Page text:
Gurgaon Utsav: Farooqui captivates crowd

Gurgaon: For the city’s festival of performing arts, a break from tradition. While the has hosted a one-off performance in April, this was the latest the spring edition had visited the city.
Still, it remained the talk of the town (even with an excellent celebration of Hindustani Classical being hosted not too far away, over the same weekend). It’s the magic of the venue that keeps bringing the crowds back. But mostly, it’s the quality of the performers, a credit to the curating talents of the festival’s organisers. This year, it all began with , who proved that he has few peers when it comes to the art of dastangoi, in a mesmerising narration of the story of .

Ordinarily, we like our heroes flawed, of many shades, and Karna is one such, a character that speaks to our times, one who stubbornly refuses to be overwhelmed by life’s tribulations. Farooqui gave voice and emotion to each character, minor and major, but was superb in fleshing out Karna, bringing him alive in all his heroism.

Farooqui Sahib, too, has faced the darkness, one reason why he could get under Karna’s skin so credibly. Of course, this wasn’t just about the dastango’s acting skills, as good as they were; it was about Farooqui’s ability, befitting of a masterful storyteller, to paint pictures through words, and to do so in five tongues (Urdu, Hindi, Arabic, Sanskrit and Persian), achieving a beautiful fluency that a linguist would be proud of. The acclaim at the end was well earned, full of admiration and warmth.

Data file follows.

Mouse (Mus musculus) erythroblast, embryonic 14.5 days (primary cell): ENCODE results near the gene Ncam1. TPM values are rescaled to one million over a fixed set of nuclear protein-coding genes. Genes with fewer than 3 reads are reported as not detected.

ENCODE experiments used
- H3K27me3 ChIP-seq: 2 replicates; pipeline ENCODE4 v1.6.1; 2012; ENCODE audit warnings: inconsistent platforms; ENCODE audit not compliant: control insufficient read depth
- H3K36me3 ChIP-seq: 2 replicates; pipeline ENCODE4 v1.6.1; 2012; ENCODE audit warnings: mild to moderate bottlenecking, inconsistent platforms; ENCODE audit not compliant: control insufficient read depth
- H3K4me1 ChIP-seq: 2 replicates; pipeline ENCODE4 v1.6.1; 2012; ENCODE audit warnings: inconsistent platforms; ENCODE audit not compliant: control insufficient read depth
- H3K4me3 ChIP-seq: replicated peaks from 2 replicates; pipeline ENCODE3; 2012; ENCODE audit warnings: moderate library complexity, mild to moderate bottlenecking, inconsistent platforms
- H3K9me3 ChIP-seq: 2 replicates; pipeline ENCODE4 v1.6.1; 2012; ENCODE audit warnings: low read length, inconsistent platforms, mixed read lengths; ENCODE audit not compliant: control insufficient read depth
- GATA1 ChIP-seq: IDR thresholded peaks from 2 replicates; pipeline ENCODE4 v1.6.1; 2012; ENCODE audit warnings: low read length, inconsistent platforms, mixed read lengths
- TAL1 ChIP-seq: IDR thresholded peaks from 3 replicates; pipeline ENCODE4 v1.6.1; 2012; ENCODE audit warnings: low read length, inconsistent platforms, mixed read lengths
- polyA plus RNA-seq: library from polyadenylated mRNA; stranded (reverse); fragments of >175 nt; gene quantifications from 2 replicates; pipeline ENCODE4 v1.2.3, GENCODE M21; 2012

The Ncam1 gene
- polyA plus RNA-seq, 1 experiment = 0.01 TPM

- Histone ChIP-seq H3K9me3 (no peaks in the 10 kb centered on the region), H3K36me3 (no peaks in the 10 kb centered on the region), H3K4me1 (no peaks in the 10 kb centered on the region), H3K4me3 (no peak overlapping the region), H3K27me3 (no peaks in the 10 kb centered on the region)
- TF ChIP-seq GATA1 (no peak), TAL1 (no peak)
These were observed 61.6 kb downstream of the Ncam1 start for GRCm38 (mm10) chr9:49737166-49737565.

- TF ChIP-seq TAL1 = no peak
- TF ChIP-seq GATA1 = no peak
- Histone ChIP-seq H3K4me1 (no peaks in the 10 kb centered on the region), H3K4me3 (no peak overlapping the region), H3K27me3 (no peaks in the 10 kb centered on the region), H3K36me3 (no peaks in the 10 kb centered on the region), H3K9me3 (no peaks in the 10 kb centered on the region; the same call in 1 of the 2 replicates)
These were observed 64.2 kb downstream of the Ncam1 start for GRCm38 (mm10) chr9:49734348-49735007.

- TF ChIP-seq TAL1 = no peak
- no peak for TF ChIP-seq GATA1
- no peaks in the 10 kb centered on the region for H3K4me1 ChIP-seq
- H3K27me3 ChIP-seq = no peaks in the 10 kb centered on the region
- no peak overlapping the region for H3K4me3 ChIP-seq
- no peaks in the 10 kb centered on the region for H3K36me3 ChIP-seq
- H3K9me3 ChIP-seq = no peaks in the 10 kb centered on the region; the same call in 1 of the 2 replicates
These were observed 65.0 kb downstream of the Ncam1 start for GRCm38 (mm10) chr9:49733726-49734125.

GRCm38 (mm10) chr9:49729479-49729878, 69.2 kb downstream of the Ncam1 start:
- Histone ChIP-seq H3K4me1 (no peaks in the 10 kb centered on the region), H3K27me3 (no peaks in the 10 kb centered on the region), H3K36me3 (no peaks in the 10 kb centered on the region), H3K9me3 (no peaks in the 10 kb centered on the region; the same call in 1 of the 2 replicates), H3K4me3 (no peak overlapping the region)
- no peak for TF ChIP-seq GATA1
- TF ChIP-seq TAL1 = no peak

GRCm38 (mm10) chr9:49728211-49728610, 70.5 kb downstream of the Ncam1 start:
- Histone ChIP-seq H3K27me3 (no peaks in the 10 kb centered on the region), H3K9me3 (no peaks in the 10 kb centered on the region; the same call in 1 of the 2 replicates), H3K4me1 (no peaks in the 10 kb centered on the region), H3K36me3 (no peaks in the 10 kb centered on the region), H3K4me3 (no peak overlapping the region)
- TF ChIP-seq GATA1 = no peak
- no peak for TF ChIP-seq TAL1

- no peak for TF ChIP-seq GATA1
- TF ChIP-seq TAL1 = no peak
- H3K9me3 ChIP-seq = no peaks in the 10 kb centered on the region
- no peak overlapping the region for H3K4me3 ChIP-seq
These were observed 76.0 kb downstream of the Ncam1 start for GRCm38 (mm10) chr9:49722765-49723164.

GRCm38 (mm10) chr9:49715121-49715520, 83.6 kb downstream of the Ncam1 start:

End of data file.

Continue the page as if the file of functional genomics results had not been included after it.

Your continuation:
On the middle evening, Prahlad Tipanya, as traditional as any folk artiste, drew upon years of experience, and Kabir’s all-embracing vision, to reach the hearts of all. The wonderful thing is that Tipanya never received any formal vocal training. But, as he said, the humbleness and sweep of Kabir’s message, and his candour of expression, makes the poet-mystic a laureate of the common people, and Tipanya’s engaging on-stage manner, lived-in voice and fidelity to purity of form makes him the ideal companion on a journey into Kabir’s soul.

The sisters Nooran were a mixed bag. They turned up late (with no word of apology) and tore into a medley of Sufi compositions as if to make up to a restless audience (more than full house, at the amphitheatre in the Aravali Biodiversity Park), a medley that had a crazed redemption about it. Alas, the rest of the evening, while bursting with a whirling-dervish energy and interludes of lustily-sung poetry, had little to recommend it.

Of the siblings, Jyoti was the livewire, almost carrying the show on her shoulders, Sultana merely a supporting act. Yet, like a rainstorm that brings respite to a parched land but overstays its welcome, the sisters relied overmuch on force of personality, and less on ‘rooh’. But the audience had certainly had its fill.

The Gurgaon Utsav was presented by the Arts and Literature Foundation in partnership with the Municipal Corporation of Gurgaon and the Department of Art and Cultural Affairs, Haryana.

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